“The accreditation journey unified our efforts across the organization, accelerating standardization and adoption of proven practices which improve clinical outcomes and operational efficiency. This is fully reflective of the quality and commitment to the highest standard,” says Curtis Patrick, Regional Director of Cardiovascular Imaging and Intervention. “The process and the allure of the achievement helped me synergize the activities of the managers and medical directors across the system, accelerating the pace with which we were able to create and amend policies and care paths. The power of the common goal should never be underestimated. The process of updating our EP lab charter was also extremely beneficial. It laid out very clearly the span of control and oversight for certain committees and roles, which had become murky in recent years. We are more agile and flexible now.”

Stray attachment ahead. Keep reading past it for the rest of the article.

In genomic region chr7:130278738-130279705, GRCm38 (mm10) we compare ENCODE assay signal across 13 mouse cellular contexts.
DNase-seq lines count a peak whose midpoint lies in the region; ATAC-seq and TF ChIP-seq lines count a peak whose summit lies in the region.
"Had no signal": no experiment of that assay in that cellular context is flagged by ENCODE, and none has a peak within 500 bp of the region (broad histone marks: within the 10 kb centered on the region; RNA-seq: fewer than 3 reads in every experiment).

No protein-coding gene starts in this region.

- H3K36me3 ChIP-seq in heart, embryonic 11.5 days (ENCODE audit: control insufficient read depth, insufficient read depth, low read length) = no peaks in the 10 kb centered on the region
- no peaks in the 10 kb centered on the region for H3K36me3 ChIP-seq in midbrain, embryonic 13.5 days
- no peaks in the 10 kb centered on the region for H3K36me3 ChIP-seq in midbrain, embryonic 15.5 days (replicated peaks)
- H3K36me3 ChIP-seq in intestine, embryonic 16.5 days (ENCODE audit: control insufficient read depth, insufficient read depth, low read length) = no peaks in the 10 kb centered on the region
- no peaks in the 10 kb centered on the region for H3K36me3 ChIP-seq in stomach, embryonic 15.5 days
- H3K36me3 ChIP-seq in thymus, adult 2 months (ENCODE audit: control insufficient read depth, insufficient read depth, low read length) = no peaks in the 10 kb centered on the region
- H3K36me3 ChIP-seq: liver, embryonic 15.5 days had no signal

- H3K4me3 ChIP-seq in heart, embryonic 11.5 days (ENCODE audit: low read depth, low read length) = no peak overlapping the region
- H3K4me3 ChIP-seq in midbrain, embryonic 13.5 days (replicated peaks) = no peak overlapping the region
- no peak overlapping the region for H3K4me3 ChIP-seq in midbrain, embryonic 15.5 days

“The EP Accreditation from the ACC was important to our physicians, nurses, and staff, because it demonstrates our dedication to providing state-of-the-art EP care to our patients,” says F. Kevin Hackett, MD, FACC, physician chair of the Mount Carmel Heart and Vascular Center. “We look forward to continuing to work with the ACC to maintain our accreditation.”

In the months since achieving accreditation, we have seen the difference that our performance improvement processes have made in the daily care of our EP patients, especially in our post-procedure debrief with the physician, staff, and patient. We take pride in our improved system-wide goals and achievements, and look forward to meeting the challenges and changes that each new day brings.